At one point, Guido Tent, owner of Grimm Audio, was playing Rammstein and everyone's head was bopping. Besides the two young women, the room was filled with young fit men in tight shirts. (Who's seen that in America?) All this unusual fun was provided by Grimm Audio's middle model, the 40,000 Euro LS1 with a LS1s-dmf Sub Bass Unit. The LS1s are completely self-powered and feature a built-in DAC. The sound was detailed and powerfully invigorating. (Undoubtedly, Grimm Audio's lively vigorous sound contributed to the diversity of its audience.). The women and fit youngsters stayed for several long songs and looked as relaxed and happy to be there as I was.

Aaron Garrett's picture

Thanks for the excellent report. Was there any pricing suggested on the new Grimm source perched on the pedestal?

Herb Reichert's picture

I negelected to mention the Grimm Audio MUT music server which I believe is included in the complete LS1 system

and, I should have emphasized: the Grimm system displayed high levels of TEXTURE & BEAT +++++


Aaron Garrett's picture

Thanks! The Grimm system has amazing drive and flow. It has incredible detail and bass too — but without beat and dynamics who cares!

Guido Tent's picture

Yes, the pricing is the whole music system: LS1be + LS1 dmf motion feedback subs + MU1 Music player (server / streamer) and includes VAT.

Ortofan's picture

... Falcon LS3/5a over the comparable version from Graham or, for that matter, the Harbeth P3ESR or the Spendor Classic 3/5?

Jason Victor Serinus's picture

Was the difference in sound Herb heard between Esoteric's K-03 player with its own internal clock and with the Titans' Horae external "Super High Stability Audio Master Clock" due to the sound of the clocks in and of themselves, or was the "prickly hardness" simply endemic to the rest of the system, and better revealed by the addition of the external clock? The answer is that unless Herb absolutely knew the sound of every component and cable in the chain, and could take into account all possible interactions caused by the room and electrical source, there is no way to tell.

This is why our show reports are reports, not reviews, and why anyone attending a show would be wise to audition a component in their home system before purchasing it. The only way to tell how a component sounds is to place it in a familiar environment - your own listening space - within a familiar ecosystem - your own.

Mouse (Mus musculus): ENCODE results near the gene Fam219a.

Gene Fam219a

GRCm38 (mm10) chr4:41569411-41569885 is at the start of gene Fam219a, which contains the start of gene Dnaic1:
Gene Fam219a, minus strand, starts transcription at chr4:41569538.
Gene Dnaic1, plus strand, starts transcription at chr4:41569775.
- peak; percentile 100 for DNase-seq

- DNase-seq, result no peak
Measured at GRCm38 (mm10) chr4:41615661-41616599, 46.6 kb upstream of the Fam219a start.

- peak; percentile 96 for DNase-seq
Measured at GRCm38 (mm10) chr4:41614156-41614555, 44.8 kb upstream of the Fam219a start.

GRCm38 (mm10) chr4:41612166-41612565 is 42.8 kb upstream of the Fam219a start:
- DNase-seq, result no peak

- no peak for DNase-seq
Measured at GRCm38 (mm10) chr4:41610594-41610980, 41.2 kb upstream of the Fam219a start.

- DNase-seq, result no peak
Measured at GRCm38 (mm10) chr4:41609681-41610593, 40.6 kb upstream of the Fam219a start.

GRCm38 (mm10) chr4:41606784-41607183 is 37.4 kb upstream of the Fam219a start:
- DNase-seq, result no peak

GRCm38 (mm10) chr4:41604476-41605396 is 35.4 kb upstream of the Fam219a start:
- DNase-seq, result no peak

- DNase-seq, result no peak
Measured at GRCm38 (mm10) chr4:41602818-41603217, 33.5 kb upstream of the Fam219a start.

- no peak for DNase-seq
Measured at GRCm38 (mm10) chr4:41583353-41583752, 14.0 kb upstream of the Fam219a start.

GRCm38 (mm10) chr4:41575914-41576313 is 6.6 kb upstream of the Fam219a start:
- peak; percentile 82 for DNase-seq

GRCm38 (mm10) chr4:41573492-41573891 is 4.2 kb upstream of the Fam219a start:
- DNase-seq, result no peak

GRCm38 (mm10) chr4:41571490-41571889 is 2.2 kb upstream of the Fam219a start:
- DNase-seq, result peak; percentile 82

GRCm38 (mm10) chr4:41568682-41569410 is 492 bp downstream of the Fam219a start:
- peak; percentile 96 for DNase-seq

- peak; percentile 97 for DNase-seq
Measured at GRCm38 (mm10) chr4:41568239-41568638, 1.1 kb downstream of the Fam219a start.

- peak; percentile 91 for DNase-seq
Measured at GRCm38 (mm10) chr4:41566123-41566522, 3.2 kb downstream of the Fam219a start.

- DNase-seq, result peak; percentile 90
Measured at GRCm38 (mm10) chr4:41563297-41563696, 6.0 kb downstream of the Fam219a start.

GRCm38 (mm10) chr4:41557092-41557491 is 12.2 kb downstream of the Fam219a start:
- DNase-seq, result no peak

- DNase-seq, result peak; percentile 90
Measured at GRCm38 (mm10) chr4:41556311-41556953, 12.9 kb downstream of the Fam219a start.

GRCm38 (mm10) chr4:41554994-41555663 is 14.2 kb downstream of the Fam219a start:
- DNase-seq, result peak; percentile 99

This is also why Stereophile only reviews components that we can audition in our own listening spaces, and prefers to review one component at a time.

Manimaldoug's picture

When will audio component refinement reach a point where quantum interactions within the circuit effect the sound? Kidding! Love Herbs stuff man:)

Jerry Cmehil Well Rounded Sound's picture

Herb, excellent point!!! Not only the euro audio crowd regularly sees women in it's ranks, the gents are smartly suited up and generally don't smell bad as the typical audiophile crowd at the US shows!!! Recent Axpona was a perfect example...ufff...
It seems that the average music/audio consumer in the EU has more balanced lifestyle and is not purely obsessed with the audio equipment to a point of forgetting basic daily hygiene.
The audio show attendees in EU are also definitely younger and of many backgrounds. The audio community in US is getting way too old and is failing to attract younger base. Recent Axpona was a perfect example...yet again...
During the High End have seen many, many billboards in the streets, in the subway, bus stops, etc... ads in the daily press promoting the show thus generally engaging much broader base.

Daverich's picture

Is the price on the Vox speakers at the beginning of this article correct?

PAR's picture

They were heading towards 700.000 euros a pair when I heard them 4 years ago at Munich.

Quite a bit of the price is the exquisite marquetry and other woodwork. That came about as the prime market that was originally conceived was luxury yachts. However there can be a saving without this aspect but if you can afford the cheaper version then you probably have enough wherewithal to go the whole hog anyway.

BTW the sound when at its best (with the Kondo electronics) is, in so many ways, closer to live music than anything else I that have heard in the last 50 years, and not just by a bit.

Anton's picture

Just looking at their gear overwhelms me with a terrible case of the 'wants!'


I admit looks can play a part in my hobby.